7
$\begingroup$

The finite cartesian powers of $\Delta[1]$ form a cubical object in simplicial sets, inducing a "cubical nerve" functor $N_\Box: sSet \to Set^{\Box^{op}}$.

  • $N_\Box$ is a right Quillen equivalence, so it preserves weak equivalences between Kan complexes.

  • Cisinski also showed that $N_\Box$ preserves weak equivalences between nerves of categories.

Question: Does $N_\Box$ preserve arbitrary weak equivalences of simplicial sets?

In other words, does $N_\Box X$ always have the correct homotopy type? If not, what is an illustrative counterexample? Conversely, is there any larger class of simplicial sets than the union of Kan complexes and nerves of categories (a rather strange class of simplicial sets!) for which $N_\Box$ computes the correct homotopy type?

Cisinski's work (and, classically, the Quillen equivalence) was in the context of plain cubical sets, but his results (and the Quillen equivalence) extend easily to cubical sets with connections and/or extensions (which permute the different axes of a cube), though different ideas would be needed to get a nerve valued in cubical sets with reversals (which reverse the direction of a cube along a given axis). I'd be interested in what can be said in any of these settings.

$\endgroup$
  • 2
    $\begingroup$ Of course, there is a natural collection of simplicial sets containing Kan complexes and nerves of categories ;) $\endgroup$ – Dylan Wilson Feb 18 at 5:13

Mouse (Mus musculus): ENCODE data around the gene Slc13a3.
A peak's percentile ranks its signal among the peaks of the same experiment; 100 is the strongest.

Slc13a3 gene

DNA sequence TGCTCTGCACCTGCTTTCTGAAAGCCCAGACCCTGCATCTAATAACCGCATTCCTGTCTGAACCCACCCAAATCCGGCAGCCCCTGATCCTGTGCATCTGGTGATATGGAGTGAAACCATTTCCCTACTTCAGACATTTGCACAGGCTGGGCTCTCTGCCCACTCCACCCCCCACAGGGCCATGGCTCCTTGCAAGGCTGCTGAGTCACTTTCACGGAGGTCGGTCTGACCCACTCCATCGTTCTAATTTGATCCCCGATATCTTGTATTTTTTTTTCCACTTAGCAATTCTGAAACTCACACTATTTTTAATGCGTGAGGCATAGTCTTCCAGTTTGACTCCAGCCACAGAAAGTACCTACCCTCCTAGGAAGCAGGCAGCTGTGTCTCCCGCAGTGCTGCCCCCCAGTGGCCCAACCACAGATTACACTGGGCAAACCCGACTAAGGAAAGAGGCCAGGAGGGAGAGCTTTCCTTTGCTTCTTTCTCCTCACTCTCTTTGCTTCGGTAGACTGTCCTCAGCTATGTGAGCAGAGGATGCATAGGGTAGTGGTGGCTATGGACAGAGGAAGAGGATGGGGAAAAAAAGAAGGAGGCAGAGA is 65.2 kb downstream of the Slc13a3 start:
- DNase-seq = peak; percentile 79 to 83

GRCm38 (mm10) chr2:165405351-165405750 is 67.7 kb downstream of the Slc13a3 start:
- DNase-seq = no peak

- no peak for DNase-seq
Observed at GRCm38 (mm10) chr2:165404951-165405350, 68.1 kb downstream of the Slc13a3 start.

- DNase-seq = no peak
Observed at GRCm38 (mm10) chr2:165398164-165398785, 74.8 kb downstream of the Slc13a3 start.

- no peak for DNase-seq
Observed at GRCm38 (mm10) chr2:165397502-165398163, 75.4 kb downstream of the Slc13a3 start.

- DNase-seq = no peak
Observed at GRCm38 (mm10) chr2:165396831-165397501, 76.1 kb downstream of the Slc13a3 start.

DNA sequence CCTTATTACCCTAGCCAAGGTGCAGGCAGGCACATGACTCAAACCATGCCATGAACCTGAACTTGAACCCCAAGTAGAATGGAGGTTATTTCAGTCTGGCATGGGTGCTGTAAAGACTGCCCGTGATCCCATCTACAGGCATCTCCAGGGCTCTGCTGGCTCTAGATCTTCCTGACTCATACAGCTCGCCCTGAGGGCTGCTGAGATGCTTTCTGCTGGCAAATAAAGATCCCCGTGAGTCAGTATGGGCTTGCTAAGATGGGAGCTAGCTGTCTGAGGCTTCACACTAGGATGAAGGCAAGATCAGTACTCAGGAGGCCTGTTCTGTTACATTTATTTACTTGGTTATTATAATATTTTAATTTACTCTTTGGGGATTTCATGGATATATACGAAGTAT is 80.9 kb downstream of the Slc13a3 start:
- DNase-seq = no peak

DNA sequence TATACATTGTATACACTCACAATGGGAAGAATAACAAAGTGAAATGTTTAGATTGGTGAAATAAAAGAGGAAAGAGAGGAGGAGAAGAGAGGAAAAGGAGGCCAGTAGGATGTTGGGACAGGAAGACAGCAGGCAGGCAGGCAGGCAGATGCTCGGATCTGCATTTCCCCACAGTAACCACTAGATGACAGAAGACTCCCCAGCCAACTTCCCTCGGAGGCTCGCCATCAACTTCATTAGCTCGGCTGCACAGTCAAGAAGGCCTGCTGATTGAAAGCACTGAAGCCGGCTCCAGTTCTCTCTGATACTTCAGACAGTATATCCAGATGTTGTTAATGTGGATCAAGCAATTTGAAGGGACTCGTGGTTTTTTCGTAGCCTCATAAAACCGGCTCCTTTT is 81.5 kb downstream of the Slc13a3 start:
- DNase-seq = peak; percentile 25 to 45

• $\begingroup$ Is there a reference for cubical sets with extensions? $\endgroup$ – Alexander Campbell Feb 18 at 8:38
  • 3
    $\begingroup$ The main tool here is Prop. 4.3.12 in Astérisque 308. This proves that the "cubical nerve" as above, but also its version with connections do preserve and detect weak equivalences. It also implies right away that there is a symmetric version (from symmetric simplicial sets to cubical sets with reversals), and that forgetting connections also preserve and detect weak equivalences. Since the link between simplicial sets and symmetric simplicial sets is also documented (prop. 8.3.8 in loc. cit.), this says that all versions you could naturally come with will be homotopically well behaved. $\endgroup$ – Denis-Charles Cisinski Feb 18 at 8:48
  • $\begingroup$ It seems I didn't read carefully enough, because I had the impression that 4.3.12 required the nerve to be induced by a functor between the sites (which this one is not). But no, it is more powerful than I realized -- thanks! $\endgroup$ – Tim Campion Feb 18 at 14:48
  • 1
    $\begingroup$ It seems I was overconfident: Prop. 4.3.12 does not imply that forgetting connections preserves weak equivalences (all other assertions are correct though). It is true that forgetting connections preserves weak equivalences, but we have to adapt the argument (a monoidal (as opposed to Cartesian) version of 4.3.12). $\endgroup$ – Denis-Charles Cisinski Feb 18 at 19:51
6
$\begingroup$

Yes. Proposition 8.4.28 of Cisinski's book Les préfaisceaux comme modèles des types d'homotopie states that the cubical nerve functor you describe preserves and reflects weak homotopy equivalences. By tracing through Cisinski's proof, one finds that the same is true for cubical sets with connections.

$\endgroup$
  • 1
    $\begingroup$ Wow, I thought I'd gone over this section carefully, but apparently I missed this too -- thanks! $\endgroup$ – Tim Campion Feb 18 at 14:50

Your Answer

By clicking “Post Your Answer”, you agree to our terms of service, privacy policy and cookie policy

Not the answer you're looking for? Browse other questions tagged or ask your own question.